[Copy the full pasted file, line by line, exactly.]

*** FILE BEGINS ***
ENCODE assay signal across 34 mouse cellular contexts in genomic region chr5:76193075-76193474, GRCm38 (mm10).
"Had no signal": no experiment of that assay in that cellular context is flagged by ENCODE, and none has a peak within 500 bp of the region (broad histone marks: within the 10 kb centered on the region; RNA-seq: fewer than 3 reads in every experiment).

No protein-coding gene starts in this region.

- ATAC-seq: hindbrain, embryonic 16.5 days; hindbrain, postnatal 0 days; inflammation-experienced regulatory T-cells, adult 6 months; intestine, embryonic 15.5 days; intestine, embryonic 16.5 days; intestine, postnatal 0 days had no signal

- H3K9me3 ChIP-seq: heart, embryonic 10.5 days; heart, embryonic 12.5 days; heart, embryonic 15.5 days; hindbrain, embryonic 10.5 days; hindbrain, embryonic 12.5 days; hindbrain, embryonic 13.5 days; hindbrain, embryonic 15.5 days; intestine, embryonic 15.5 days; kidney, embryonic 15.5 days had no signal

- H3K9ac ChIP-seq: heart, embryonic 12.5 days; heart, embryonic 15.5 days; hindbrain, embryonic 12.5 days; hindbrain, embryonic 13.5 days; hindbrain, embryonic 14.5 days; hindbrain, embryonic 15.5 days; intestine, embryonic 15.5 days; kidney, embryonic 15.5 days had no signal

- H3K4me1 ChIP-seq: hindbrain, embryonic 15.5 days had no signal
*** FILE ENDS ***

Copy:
ENCODE assay signal across 34 mouse cellular contexts in genomic region chr5:76193075-76193474, GRCm38 (mm10).
"Had no signal": no experiment of that assay in that cellular context is flagged by ENCODE, and none has a peak within 500 bp of the region (broad histone marks: within the 10 kb centered on the region; RNA-seq: fewer than 3 reads in every experiment).

No protein-coding gene starts in this region.

- ATAC-seq: hindbrain, embryonic 16.5 days; hindbrain, postnatal 0 days; inflammation-experienced regulatory T-cells, adult 6 months; intestine, embryonic 15.5 days; intestine, embryonic 16.5 days; intestine, postnatal 0 days had no signal

- H3K9me3 ChIP-seq: heart, embryonic 10.5 days; heart, embryonic 12.5 days; heart, embryonic 15.5 days; hindbrain, embryonic 10.5 days; hindbrain, embryonic 12.5 days; hindbrain, embryonic 13.5 days; hindbrain, embryonic 15.5 days; intestine, embryonic 15.5 days; kidney, embryonic 15.5 days had no signal

- H3K9ac ChIP-seq: heart, embryonic 12.5 days; heart, embryonic 15.5 days; hindbrain, embryonic 12.5 days; hindbrain, embryonic 13.5 days; hindbrain, embryonic 14.5 days; hindbrain, embryonic 15.5 days; intestine, embryonic 15.5 days; kidney, embryonic 15.5 days had no signal

- H3K4me1 ChIP-seq: hindbrain, embryonic 15.5 days had no signal